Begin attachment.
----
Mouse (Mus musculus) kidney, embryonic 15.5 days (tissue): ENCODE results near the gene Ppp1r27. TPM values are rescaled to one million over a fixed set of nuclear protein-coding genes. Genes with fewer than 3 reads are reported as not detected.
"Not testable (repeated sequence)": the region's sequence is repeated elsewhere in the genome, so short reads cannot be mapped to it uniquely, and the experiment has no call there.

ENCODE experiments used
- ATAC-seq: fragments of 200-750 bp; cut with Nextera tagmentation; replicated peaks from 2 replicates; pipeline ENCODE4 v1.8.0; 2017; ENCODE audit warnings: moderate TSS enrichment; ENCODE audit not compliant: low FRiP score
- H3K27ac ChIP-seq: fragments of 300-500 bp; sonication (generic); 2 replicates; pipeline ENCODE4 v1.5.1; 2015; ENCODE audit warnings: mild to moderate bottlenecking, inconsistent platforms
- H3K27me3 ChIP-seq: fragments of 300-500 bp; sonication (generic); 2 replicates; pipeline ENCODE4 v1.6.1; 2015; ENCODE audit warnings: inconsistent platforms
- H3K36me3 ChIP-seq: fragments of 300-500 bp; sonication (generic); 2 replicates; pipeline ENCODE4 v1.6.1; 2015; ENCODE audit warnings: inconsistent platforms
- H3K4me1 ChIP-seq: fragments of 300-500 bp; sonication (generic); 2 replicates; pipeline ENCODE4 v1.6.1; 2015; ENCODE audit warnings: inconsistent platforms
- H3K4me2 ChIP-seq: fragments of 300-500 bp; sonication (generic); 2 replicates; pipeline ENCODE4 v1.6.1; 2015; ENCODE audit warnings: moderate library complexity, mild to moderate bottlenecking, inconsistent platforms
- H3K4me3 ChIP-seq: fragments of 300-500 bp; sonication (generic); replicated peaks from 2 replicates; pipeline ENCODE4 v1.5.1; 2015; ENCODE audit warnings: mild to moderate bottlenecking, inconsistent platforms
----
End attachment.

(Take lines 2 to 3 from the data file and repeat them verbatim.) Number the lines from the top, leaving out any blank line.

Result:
"Not testable (repeated sequence)": the region's sequence is repeated elsewhere in the genome, so short reads cannot be mapped to it uniquely, and the experiment has no call there.

ENCODE experiments used